Nothing makes a holiday season more joyous that the peace that
comes from knowing you won't face the effects of overspending come
January. While good old-fashioned saving and planning ahead are
still the best way to manage your holiday finances, that doesn't
There are plenty of things you can do right now to keep holiday
expenditures under control. Carrie Rocha, founder of PocketYourDollars.com
and author of Pocket Your Dollars (January 2013, Bethany House),
says spending motivations are multi-faceted, drawing from
physiological, emotional, social and spiritual components.
That doesn't mean we are powerless against
Love to shop? Blame it on chemistry. There are drug-like
compounds at work during the holidays, and we're not talking
eggnog. "Physiologically, buying something new makes us feel
good," says Rocha. "The body releases a chemical called
dopamine when we surround ourselves with new things and when we
make purchases, especially purchases on plastic (credit or
debit)." Rocha says generosity creates feel-good emotions,
too. "It's like a dopamine double-whammy that creates a short-term
high and some very impulsive decisions." Be strong.
If your holiday plans include visiting far-flung family, take
care not to incur extra costs associated with too much luggage.
They're family; they can stand to see you in the same jeans a few
days in a row. While you're at it, pack a lunch. (Remember you'll
still have to buy beverages.) A family of four easily can burn
through $50 on a not-so-satisfying airport meal. Or, you can
inspire envy with your homemade picnic. Bonus: You'll feel better
and have more energy when you get off the plane than if you'd opted
for fast food.
Get free shipping from hundreds of online retailers by ordering
on free shipping day: Monday, Dec. 17. Many brick-and-mortar
retailers also offer free "site to store" shipping. Target comps
shipping on all online orders (and 5 percent off) when you use its
REDCard. Amazon Mom and Amazon
Student accounts are free, and if you have not had an Amazon Prime account in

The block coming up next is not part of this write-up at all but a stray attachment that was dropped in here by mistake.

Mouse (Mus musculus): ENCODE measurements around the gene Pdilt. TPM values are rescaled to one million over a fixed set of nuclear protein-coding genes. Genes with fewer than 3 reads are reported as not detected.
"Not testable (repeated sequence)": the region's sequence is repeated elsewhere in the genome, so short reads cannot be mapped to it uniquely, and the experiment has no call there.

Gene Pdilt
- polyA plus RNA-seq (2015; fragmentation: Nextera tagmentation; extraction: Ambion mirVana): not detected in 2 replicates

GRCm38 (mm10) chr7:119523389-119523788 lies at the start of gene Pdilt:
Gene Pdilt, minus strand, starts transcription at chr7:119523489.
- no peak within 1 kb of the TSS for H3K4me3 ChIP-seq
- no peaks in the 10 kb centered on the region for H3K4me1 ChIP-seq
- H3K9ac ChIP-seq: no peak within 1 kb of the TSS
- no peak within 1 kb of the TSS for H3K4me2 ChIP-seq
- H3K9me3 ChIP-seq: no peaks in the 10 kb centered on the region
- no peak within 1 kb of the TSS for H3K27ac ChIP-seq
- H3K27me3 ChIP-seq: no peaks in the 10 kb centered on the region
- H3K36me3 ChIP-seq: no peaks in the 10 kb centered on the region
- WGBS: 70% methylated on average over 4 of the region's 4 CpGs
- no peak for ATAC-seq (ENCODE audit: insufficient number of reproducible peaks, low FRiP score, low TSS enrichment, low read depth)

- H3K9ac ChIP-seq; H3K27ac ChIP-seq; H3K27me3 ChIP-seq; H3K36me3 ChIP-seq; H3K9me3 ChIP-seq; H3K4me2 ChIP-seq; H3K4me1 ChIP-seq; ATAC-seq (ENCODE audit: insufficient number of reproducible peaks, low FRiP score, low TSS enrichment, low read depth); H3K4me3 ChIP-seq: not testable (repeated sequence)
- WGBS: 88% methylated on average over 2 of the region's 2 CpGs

the last 13 months, you can sign up for a free one-month trial.
Free shipping all around!
Rocha suggests CamelCamelCamel.com for
price history information. "At a glance you can see the highest,
lowest and average price that an item sold for at Amazon.com." She also
advocates using coupons for items you plan to buy anyway. Don't
forget price matching, Rocha says. "Some retailers will even give
you a price adjustment if they offer a lower price in the days
after you've made a purchase."
It's not just about gifts. This time of year is full of
extra expenses. Hosting family meals or holiday parties, cards,
postage, and pricey baking ingredients all stretch the budget.
Rocha advises drafting a meal plan early. "Include what you plan to
bake, so you can cherry-pick the best sale-priced items from the
grocery store throughout December." Look at holiday spending
holistically-and trim strategically. Nobody wants you to scrimp on
Set limits, says Rocha. "Whether you limit who you buy
for, how much you'll spend or how many things you'll get, you need
to set a boundary." She also warns against trying to get
everything on your list in one day.
If none of these ideas sound good, it's time to get a
part-time gig for the holidays. The extra income will keep holiday
expenses in check. If you're lucky, the employee discounts can be
applied to your gift list.
Just make sure you budget for earplugs; non-stop holiday
music won't hurt your budget, but it could do permanent damage to
your mental health.
See more of Lela's stories here.
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